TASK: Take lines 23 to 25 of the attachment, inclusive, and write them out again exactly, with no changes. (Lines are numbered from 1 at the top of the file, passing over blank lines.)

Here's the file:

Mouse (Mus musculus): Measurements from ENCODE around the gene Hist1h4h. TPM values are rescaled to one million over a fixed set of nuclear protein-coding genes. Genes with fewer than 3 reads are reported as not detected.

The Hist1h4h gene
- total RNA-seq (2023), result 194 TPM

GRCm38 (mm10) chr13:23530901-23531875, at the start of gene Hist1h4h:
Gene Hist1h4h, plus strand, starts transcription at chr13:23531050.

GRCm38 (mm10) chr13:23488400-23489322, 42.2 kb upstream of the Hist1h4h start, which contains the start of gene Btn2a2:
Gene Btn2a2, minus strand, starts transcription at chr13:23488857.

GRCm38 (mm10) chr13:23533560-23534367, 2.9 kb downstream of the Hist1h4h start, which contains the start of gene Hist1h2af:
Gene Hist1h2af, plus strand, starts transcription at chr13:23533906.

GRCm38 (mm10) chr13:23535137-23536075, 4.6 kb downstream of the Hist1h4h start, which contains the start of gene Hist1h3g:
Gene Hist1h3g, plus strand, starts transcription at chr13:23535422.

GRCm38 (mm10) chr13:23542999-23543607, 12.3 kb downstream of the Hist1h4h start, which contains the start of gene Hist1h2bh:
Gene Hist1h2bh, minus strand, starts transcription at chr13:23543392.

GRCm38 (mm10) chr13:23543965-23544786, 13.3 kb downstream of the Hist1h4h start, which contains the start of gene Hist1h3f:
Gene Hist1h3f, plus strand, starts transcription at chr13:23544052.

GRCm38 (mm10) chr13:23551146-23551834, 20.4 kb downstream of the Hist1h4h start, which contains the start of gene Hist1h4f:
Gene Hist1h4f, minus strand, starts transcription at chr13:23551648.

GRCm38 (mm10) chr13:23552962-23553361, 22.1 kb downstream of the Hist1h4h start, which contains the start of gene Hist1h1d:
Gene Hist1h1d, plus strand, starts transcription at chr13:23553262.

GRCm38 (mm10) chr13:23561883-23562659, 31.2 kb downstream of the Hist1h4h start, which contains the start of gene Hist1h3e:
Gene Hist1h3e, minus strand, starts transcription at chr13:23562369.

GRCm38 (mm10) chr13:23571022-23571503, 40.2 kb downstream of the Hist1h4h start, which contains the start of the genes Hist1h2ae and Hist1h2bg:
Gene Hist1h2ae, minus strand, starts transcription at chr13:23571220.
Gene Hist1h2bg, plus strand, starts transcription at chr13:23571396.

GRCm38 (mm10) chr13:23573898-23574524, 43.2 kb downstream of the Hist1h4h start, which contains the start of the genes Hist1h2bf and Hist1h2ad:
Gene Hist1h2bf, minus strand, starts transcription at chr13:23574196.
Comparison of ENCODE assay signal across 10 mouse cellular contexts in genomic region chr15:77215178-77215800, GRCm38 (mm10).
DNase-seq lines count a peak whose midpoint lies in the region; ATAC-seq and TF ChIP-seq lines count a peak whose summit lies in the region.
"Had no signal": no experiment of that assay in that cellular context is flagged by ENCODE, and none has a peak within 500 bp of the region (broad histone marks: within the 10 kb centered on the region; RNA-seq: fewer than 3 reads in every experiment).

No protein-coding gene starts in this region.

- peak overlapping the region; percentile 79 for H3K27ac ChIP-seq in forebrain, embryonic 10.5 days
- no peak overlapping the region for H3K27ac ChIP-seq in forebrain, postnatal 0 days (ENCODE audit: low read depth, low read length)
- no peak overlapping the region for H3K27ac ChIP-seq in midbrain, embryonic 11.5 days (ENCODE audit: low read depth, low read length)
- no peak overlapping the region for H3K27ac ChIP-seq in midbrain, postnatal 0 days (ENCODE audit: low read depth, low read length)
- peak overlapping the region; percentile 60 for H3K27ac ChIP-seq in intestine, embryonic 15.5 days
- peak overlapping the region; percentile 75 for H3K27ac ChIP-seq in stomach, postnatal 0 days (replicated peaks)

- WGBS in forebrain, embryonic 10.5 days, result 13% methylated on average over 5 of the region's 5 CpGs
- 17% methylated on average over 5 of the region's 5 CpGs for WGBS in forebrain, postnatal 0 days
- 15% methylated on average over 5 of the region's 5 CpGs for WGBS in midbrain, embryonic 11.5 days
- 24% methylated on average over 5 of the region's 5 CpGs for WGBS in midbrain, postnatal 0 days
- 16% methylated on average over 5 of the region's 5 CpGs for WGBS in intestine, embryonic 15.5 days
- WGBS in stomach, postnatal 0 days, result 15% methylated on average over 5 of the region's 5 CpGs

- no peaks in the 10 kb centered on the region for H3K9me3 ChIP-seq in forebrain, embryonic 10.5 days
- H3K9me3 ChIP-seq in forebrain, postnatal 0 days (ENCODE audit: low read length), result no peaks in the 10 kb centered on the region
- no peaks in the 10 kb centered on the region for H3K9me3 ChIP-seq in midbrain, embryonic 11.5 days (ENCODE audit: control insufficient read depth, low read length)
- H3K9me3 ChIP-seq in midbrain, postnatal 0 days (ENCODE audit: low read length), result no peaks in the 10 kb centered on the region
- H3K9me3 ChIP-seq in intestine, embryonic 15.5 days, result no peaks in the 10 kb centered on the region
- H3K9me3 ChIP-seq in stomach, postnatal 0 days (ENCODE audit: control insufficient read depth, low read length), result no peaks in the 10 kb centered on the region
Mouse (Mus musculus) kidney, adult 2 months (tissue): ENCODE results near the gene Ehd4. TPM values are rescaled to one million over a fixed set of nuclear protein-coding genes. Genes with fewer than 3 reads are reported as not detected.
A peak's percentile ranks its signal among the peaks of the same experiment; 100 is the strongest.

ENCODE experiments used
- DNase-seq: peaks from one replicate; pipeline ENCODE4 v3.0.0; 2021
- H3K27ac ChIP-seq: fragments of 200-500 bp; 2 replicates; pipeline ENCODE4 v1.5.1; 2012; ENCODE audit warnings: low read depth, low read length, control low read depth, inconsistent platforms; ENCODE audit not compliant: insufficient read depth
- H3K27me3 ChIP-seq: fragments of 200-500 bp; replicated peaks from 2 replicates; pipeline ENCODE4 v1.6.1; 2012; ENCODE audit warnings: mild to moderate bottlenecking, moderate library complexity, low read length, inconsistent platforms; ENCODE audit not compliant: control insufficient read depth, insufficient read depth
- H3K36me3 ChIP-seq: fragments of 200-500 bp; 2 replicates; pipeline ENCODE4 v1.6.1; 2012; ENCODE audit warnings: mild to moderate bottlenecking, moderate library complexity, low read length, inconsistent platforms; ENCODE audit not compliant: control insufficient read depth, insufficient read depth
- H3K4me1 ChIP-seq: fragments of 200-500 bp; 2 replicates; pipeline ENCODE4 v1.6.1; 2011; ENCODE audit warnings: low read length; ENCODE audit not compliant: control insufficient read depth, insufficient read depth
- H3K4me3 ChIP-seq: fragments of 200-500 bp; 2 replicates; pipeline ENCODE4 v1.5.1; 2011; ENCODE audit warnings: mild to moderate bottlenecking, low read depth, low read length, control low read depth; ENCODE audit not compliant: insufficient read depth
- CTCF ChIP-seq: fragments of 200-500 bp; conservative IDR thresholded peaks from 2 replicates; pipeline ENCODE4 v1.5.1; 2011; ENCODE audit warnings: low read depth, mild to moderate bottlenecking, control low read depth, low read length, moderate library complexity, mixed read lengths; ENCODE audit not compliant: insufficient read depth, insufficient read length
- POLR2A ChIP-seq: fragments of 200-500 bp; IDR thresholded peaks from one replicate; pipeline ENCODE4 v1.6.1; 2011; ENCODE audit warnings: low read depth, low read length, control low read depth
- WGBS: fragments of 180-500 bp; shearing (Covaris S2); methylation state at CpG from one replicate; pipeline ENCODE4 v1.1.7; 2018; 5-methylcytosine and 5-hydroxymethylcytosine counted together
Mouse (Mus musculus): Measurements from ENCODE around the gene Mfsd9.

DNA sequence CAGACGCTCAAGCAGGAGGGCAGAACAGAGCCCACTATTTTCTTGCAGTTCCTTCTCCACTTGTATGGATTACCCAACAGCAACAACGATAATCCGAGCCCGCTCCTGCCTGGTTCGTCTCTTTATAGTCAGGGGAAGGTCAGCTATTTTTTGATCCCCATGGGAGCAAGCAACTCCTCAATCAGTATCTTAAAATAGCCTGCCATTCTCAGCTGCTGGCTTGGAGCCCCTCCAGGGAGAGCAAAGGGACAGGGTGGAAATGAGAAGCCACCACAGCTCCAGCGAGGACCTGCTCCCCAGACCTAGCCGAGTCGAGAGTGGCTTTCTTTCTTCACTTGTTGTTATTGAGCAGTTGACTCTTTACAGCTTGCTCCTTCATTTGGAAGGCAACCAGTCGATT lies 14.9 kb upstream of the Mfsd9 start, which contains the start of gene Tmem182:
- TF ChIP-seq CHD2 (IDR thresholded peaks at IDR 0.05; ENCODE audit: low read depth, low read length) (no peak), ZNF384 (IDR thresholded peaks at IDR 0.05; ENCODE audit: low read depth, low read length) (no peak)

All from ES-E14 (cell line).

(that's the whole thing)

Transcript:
Gene Hist1h2ae, minus strand, starts transcription at chr13:23571220.
Gene Hist1h2bg, plus strand, starts transcription at chr13:23571396.

GRCm38 (mm10) chr13:23573898-23574524, 43.2 kb downstream of the Hist1h4h start, which contains the start of the genes Hist1h2bf and Hist1h2ad: